Random commentary and senseless acts of blogging.
The first Republican president once said, "While the people retain their virtue and their vigilance, no administration by any extreme of wickedness or folly can seriously injure the government in the short space of four years." If Mr. Lincoln could see what's happened in these last three-and-a-half years, he might hedge a little on that statement.
Prisoners of Azkaban
Monday, March 31, 2003
At the moment, support for the war is strong and actually growing. That has an obvious cause in the tendency of the country in wartime to rally around the President. It's still possible that resistance in Iraq will crumble as it did in Afghanistan. If it doesn't, it's a real question how long the country will accept a war that is causing significant American casualties.
The man who Saddam Hussein reportedly takes as his political model once famously said, "One death is a tragedy; a million deaths is a statistic." It's an understanding that should be respected; the author was an expert on death with few peers. For us every death, at least among our own soldiers, becomes a tragedy. We are routinely shown photographs of the dead soldiers, interviews with his or her family. The result is that the number of deaths very quickly comes to seem overwhelming, even if our casualties, by normal military standards, are incredibly low. (At the last count I heard, a day or two back, the US and UK had 55 killed, a rather low number for what has been accomplished.) Monuments to our earlier wars depicted triumphant Generals or heroic soldiers; the monument to our last names carefully every one of the 50,000 Americans killed.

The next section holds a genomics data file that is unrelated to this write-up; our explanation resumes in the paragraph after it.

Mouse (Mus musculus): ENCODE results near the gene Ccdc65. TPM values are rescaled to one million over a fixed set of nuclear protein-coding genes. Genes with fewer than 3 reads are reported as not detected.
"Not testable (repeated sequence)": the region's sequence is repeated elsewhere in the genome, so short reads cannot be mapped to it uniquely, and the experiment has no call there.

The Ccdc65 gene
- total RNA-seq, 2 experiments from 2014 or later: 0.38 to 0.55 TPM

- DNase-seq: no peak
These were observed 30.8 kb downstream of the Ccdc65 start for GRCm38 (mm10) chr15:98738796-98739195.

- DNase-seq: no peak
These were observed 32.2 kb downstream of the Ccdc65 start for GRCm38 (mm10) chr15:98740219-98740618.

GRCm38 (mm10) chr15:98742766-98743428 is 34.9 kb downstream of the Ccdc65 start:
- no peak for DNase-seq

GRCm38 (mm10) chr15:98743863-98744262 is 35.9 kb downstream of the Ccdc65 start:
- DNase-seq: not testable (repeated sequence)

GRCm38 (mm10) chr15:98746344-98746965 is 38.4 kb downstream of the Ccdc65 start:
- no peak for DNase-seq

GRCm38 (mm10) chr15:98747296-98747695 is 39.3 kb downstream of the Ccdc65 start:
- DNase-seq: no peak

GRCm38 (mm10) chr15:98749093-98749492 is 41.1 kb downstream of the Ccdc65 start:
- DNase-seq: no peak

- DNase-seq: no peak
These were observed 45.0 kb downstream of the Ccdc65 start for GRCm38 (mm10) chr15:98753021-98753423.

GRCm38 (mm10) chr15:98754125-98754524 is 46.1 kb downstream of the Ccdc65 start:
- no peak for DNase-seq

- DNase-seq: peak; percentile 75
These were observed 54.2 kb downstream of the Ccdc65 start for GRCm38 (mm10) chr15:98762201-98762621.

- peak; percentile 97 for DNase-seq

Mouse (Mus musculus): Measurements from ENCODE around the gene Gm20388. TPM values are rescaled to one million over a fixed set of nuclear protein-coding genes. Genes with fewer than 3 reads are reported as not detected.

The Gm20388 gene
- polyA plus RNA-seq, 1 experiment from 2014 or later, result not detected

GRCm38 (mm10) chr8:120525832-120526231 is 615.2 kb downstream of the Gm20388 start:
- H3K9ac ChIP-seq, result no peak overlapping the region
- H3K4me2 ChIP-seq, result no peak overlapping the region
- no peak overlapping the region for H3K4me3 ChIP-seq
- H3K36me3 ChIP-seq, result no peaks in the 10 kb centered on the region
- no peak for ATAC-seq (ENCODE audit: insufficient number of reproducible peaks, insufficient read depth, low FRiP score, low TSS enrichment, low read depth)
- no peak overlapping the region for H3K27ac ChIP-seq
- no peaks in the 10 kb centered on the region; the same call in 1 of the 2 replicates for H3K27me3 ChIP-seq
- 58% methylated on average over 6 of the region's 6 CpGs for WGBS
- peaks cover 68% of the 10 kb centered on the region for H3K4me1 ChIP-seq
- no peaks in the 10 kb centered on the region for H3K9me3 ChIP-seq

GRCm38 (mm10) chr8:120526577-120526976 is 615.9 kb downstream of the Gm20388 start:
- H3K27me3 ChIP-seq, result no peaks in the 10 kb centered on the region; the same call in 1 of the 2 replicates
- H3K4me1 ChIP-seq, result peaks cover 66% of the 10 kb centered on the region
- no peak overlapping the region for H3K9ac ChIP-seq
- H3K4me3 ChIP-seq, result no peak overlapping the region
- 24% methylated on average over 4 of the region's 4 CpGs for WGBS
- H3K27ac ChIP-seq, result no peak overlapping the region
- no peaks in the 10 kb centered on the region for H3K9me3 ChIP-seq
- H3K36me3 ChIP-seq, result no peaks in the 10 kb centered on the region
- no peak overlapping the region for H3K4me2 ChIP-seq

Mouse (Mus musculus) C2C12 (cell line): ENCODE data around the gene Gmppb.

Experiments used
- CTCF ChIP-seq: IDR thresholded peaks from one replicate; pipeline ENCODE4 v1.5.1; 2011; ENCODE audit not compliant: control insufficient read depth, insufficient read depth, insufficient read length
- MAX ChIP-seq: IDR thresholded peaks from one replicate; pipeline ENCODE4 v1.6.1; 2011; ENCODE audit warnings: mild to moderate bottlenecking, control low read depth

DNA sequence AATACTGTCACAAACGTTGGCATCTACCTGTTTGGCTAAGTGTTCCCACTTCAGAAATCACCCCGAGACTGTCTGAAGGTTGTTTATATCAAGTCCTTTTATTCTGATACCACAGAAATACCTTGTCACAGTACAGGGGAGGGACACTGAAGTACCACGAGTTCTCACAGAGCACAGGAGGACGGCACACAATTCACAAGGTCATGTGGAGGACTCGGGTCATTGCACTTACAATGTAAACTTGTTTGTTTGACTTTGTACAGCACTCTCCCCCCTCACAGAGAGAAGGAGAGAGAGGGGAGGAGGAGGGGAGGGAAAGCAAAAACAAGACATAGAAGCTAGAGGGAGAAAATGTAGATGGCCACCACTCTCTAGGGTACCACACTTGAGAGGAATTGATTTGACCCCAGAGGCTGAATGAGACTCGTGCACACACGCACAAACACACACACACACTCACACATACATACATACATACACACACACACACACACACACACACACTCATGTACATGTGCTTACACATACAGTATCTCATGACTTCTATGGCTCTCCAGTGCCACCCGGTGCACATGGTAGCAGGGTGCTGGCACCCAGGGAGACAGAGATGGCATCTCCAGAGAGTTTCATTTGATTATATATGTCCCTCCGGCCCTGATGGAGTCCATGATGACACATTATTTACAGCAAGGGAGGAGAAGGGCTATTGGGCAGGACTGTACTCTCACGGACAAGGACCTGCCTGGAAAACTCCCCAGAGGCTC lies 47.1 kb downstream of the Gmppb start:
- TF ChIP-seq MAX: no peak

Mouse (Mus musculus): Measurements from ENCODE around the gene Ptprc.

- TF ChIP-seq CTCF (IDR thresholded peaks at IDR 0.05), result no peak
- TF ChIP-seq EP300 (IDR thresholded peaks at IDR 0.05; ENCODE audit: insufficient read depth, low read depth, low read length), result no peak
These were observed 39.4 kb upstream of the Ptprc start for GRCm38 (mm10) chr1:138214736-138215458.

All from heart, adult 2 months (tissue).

A country that counts its casualties in this manner seems to me unlikely to be willing to sustain a long war, unless the war is absolutely necessary or our own casualties are extremely low. This isn't necessarily a bad thing: war is sometimes necessary but always an evil. The political restrictions thus placed on Presidents are probably desirable on the whole; particular as a counter balance against the immediate surge in popularity that Presidents always receive in war. When this war began, I was quite certain there would be another set for next year to help Bush's re-election; if the war does come out a success, I still think that very probable.